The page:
So I just read an interesting article over at Wired about YouTube/Google trying to figure out just how to adapt their current systems to allow for advertising, how to handle it, and what to do with the profits.
It's a very interesting topic. I've also questioned just how sites like YouTube were able to make any money off their service...I don't think I've ever noticed a single add on their site, and certainly not on embedded YouTube videos found on other sites... Looking at YouTube now, I notice there are banner ads above the videos now, though I could swear those haven't always been there. Double checking with GoogleVideo (youTube's new owner for those who've been living under rocks), there are still no ads to be see that I can find.
Even though the vast majority content found on these, and similar sites are given to them at zero charge, bandwidth and server space isn't cheap. Neither is your IT, development and maintenance crews. In the case of Google, they've obviously got plenty of money, but up until their recent purchase, was YouTube really capable of supporting the millions upon millions of hits they recieved each day off of simple banner ads?
The major advertising industry wants in. They know that traditional TV is a sinking ship and it's only a matter of time before it all but completely dies. The question on everyone's minds, apparently, is how to ad advertisements to services like YouTube without ruining the user experience that's made it so popular. I've got a couple ideas...as per usual ;)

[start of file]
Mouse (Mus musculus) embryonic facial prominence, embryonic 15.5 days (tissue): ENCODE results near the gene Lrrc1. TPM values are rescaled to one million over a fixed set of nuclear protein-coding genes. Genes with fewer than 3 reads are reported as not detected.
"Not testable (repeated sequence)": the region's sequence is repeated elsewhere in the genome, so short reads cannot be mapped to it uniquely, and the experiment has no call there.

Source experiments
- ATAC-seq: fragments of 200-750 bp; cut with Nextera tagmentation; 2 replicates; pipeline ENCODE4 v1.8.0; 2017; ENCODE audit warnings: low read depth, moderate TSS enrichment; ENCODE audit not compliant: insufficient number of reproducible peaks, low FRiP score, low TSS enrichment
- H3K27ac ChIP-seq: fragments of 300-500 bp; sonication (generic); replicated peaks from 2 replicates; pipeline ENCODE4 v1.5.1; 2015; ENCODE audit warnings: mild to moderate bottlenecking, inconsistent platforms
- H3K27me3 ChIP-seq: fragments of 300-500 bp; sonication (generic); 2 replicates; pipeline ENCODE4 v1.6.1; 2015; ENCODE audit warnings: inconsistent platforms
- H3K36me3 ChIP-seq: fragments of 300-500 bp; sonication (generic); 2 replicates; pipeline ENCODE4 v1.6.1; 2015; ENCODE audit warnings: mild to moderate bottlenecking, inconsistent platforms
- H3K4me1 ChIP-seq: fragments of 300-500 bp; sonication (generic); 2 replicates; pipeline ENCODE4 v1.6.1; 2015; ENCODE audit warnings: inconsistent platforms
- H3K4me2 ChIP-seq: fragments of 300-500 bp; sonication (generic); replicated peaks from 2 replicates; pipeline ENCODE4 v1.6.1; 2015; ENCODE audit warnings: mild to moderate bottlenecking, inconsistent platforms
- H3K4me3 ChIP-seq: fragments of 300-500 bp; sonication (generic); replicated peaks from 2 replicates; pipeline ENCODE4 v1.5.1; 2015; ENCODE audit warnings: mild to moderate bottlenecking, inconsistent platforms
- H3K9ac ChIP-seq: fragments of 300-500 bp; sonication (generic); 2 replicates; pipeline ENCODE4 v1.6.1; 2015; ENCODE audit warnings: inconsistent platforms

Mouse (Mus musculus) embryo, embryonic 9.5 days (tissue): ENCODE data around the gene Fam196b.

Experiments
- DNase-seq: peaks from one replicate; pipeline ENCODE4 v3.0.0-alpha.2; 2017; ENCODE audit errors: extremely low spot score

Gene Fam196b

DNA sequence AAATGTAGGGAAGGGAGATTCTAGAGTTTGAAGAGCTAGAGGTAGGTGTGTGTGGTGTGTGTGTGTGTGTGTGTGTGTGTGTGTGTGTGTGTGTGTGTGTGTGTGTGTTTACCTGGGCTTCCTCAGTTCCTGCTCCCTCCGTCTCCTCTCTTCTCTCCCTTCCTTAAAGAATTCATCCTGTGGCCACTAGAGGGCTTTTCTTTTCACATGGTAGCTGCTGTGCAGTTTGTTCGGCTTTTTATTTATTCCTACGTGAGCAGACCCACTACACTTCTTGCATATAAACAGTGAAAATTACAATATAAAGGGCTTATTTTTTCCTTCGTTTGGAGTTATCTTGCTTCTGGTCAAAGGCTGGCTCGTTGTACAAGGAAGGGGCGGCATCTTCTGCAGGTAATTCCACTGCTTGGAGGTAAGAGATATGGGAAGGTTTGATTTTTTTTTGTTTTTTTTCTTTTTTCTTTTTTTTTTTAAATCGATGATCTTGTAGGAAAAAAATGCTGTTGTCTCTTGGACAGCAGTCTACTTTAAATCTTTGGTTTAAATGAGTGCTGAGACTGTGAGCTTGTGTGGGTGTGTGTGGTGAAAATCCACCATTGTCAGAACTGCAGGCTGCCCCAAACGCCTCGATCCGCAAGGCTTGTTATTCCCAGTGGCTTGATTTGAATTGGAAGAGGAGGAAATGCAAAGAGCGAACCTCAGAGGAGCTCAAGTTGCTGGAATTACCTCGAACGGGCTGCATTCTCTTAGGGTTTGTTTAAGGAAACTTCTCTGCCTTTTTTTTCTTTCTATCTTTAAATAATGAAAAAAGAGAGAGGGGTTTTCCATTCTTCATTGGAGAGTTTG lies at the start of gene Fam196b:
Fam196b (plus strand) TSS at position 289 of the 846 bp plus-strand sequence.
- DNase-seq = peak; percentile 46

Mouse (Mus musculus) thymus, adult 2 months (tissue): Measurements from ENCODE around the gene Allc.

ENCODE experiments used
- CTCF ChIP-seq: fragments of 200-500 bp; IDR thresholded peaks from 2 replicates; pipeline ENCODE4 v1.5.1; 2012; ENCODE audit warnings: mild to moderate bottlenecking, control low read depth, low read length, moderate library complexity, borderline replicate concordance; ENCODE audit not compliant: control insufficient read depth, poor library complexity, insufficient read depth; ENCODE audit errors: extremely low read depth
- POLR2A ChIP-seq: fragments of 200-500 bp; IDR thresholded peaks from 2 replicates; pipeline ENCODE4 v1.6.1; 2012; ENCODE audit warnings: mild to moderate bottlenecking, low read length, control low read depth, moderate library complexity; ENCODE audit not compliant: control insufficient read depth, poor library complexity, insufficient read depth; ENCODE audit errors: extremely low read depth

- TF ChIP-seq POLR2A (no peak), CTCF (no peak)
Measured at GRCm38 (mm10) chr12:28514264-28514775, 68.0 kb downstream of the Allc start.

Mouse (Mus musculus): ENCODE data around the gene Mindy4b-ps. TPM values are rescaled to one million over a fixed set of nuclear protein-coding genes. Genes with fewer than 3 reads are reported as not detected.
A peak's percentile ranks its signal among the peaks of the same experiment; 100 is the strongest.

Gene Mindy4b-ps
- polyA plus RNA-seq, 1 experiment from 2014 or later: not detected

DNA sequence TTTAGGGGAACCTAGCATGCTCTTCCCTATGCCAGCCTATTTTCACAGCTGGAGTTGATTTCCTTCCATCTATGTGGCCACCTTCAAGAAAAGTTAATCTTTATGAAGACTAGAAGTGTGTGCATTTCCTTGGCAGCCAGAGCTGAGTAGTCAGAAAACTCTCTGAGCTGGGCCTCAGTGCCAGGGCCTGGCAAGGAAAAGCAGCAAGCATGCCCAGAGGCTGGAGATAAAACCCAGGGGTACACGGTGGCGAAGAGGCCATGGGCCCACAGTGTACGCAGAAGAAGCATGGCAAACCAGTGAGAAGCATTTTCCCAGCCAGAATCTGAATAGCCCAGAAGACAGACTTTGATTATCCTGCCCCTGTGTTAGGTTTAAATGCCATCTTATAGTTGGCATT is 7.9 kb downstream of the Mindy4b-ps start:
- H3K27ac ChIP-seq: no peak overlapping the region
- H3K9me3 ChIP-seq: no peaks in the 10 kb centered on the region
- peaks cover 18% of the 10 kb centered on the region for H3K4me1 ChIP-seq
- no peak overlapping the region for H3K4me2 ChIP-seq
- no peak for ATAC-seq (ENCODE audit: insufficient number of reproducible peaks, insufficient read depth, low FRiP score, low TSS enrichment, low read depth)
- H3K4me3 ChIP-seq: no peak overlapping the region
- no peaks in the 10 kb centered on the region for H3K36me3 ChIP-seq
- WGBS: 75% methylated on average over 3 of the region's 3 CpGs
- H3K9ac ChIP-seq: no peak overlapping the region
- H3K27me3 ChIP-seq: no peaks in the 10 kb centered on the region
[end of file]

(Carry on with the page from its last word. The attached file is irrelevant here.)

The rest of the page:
One idea discussed in the article is either putting ads at the beginning or end of the videos. Apparently it's widely accepted that pre-ads are a bad idea and no one likes them. The problem with post-ads is that there's a very likely chance the user will just stop the video after it's complete and not watch the ad following. Sites such as iFilm and GameSpot have been putting pre-ads before their free videos, and personally, I've never really minded them so much. The only time they really were ever annoying was when I would go to watch 10 different videos and all of them had the exact same ad, or sometimes sites will have poorly written playlists that play the pre-ad, but then stop and never play the actual video....now that's annoying! However as most of the new video sites are all flash powered, I don't think the latter problem will come up too often any more.
As YouTube thrives on having their videos embedded into numerous other sites, the ads that surround their video rarely get seen...although they do have kind of a tricky system where if you want to full screen the video you have to click the embedded video which takes you to the main youTube site, and then there's a couple seconds where you ...might... accidentally glance at an add before you can hit that full screen button. Along with those industrious few of us who take the time to view the pages' source and just put the direct *.swf in our address bar, Adobe is apparently planning on adding a built in, real, fullscreen feature in the next release of Flash... so there goes that...and really, that was kind of under handed I think, to begin with....if it was intentional.